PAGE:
93 ways to change a behaviour.

Jussi Tolvi from Club Soda blogs on all the techniques we can use to change our behaviour.


As we know, changing our behaviours can be difficult. Whether quitting a bad old habit like smoking, or trying to start a healthy new one like exercising, many attempts fall at the first hurdle. This fact is so well known that businesses profit from it: just think of a gym selling annual memberships in January, knowing full well that most New Year’s resolutions are forgotten before February.

However, to help us change our behaviour, a whole range of ‘behaviour change’ tools and techniques have been identified. In fact, there are so many tools that it can be hard to decide which would be the most useful in supporting the changes we’d like to see.

Changing your relationship with alcohol or other substances is a key behaviour change goal.

Professor Michie from University College London’s Centre for Behaviour Change has defined a behaviour change technique as an “observable, replicable, and irreducible component of an intervention designed to alter or redirect causal processes that regulate behaviour”. In plainer English, a behaviour change technique (BCT) is any clear activity aimed at changing human behaviour. BCTs can be used on their own, or in combination with other techniques.

Professor Michie’s team have completed a major project to categorise all the behaviour change techniques they could find. Their project identified 93 techniques, across 16 categories.

For example, their first two categories cover the fundamental and commonly-used techniques of setting goals, planning ahead, feeding back, and monitoring progress.

Another category looks at the role of social support (e.g. emotional support) in helping behaviour change. Other categories consider the role of substitution (the old cliché that people who give up one thing – like drinking – start something else – like running!). Some BCTs focus on reward, on repeating the desired behaviour, or understanding patterns of association with the ‘bad’ habit and the desired change. Self-belief is another crucial category of BCT, demonstrating its importance.

One conclusion is that there is an enormous variety of tools and techniques we can use to change our behaviour – from the very simple to the very complex. Professor Michie’s project doesn’t just list the techniques though. As all of these BCTs can be used in combination, the project also supports the development, use and evaluation of the BCTs we have in our toolbox.

Changing your relationship with alcohol or other substances is a key behaviour change goal. Club Soda is a blended digital and real-world service and community that supports people to change their drinking. At Club Soda, we frequently use the BCT list of behaviour change techniques in developing our services – from our website design to our online tools and programmes. It’s also helpful in coming up with brand new ideas and initiatives. One good example of this is the new DrinkLess mobile app, also developed at University College London.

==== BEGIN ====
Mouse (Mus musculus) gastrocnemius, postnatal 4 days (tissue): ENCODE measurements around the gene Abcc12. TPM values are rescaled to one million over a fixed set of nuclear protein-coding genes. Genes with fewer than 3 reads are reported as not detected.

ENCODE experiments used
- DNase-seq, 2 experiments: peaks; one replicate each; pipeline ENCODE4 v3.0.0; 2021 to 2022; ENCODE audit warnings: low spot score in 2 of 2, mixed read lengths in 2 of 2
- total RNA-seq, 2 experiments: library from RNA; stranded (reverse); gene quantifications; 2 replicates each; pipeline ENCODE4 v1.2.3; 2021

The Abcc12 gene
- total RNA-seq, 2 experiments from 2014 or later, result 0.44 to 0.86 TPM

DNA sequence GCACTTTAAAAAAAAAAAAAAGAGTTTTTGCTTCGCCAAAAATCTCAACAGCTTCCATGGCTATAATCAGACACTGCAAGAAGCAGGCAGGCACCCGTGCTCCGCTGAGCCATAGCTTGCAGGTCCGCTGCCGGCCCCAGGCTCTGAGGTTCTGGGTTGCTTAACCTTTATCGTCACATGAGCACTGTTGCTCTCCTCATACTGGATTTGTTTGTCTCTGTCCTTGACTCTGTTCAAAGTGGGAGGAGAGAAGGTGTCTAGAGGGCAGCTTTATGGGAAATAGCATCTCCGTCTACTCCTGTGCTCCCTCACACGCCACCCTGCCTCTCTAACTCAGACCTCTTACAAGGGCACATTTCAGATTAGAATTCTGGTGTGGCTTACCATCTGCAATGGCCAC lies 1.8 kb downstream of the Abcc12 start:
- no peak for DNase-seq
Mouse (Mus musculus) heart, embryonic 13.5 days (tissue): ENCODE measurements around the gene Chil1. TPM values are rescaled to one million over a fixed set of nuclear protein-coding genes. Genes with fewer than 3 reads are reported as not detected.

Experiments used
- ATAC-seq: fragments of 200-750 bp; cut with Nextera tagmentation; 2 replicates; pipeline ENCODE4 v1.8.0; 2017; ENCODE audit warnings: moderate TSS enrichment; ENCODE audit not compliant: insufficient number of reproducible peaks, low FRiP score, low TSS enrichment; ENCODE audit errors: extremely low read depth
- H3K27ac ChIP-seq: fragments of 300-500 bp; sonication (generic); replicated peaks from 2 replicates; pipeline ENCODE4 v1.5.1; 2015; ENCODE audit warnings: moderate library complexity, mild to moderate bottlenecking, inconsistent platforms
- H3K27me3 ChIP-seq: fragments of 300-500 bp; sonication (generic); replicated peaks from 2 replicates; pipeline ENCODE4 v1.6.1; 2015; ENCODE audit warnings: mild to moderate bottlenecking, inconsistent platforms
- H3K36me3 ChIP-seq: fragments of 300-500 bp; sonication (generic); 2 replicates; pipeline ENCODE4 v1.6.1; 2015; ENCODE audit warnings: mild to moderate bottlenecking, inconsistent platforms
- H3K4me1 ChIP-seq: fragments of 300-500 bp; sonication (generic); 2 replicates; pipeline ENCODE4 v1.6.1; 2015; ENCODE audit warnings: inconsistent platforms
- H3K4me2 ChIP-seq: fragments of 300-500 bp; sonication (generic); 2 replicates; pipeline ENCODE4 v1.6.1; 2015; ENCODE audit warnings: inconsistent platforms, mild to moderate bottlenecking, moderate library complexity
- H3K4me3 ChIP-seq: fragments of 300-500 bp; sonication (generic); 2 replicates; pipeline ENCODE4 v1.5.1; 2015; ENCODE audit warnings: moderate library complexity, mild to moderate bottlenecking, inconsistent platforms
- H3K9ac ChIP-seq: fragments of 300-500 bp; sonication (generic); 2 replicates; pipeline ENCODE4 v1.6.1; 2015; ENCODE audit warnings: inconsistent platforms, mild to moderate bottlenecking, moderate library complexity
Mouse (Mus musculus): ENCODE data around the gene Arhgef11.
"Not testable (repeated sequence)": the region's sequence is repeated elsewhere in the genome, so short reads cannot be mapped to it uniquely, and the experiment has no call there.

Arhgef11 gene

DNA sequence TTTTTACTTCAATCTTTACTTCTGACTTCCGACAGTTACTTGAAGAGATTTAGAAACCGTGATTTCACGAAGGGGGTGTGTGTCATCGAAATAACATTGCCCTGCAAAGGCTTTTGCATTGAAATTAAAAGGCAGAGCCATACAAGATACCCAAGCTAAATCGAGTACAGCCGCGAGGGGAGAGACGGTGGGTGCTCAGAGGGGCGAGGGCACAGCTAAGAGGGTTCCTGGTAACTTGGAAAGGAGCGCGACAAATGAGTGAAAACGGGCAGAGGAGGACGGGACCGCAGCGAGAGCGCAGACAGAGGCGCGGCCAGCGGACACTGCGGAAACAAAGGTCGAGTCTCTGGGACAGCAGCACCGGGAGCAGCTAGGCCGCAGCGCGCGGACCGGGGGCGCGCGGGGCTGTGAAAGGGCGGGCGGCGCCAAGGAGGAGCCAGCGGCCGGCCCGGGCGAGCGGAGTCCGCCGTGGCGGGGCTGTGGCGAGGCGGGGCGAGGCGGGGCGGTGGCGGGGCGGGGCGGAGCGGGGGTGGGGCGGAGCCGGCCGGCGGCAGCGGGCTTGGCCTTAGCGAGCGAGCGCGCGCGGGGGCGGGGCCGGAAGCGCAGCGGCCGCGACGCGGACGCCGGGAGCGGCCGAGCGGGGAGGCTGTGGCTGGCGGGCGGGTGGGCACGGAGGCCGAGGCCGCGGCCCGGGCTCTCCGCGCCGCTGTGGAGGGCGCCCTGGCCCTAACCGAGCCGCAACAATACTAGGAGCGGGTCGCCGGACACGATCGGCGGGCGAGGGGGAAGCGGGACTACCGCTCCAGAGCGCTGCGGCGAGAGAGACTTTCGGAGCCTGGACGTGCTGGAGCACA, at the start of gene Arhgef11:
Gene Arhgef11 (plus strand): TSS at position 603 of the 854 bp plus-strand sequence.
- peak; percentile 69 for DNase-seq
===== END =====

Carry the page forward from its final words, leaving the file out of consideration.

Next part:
This work on BCTs is also relevant to the partnership between Blenheim and Club Soda, who have clubbed together on a new pubs and bars project. Based on earlier Club Soda research, we have identified the BCTs that could potentially be used to “nudge” the behaviour of venues (or more accurately their owners and managers) to be more welcoming to all of their customers, in particular those who want to drink less alcohol or none at all. We will be trying out a range of techniques to see which ones work best in improving pubs and bars’ offer to those non-drinking customers!

References:

Susan Michie, Michelle Richardson, Marie Johnston, Charles Abraham, Jill Francis, Wendy Hardeman, Martin P. Eccles, James Cane, Caroline E. Wood: The Behavior Change Technique Taxonomy (v1) of 93 Hierarchically Clustered Techniques: Building an International Consensus for the Reporting of Behavior Change Interventions. Annals of Behavioural Medicine, August 2013, Volume 46, Issue 1, pages 81-95


Club Soda is a digital service and peer community that supports people to change their drinking – whether they want to cut down, stop for a bit, quit, or stick.

Blenheim is a charity that supports people affected by drug and alcohol use. A number of our services use behaviour change techniques to support our clients. We also run training workshops for professionals, with courses such as Cognitive Behavioural Therapy and ITEP, a mapping technique to help people explore how their thoughts and feelings impact behaviours, and how they can communicate more effectively and see the bigger picture.

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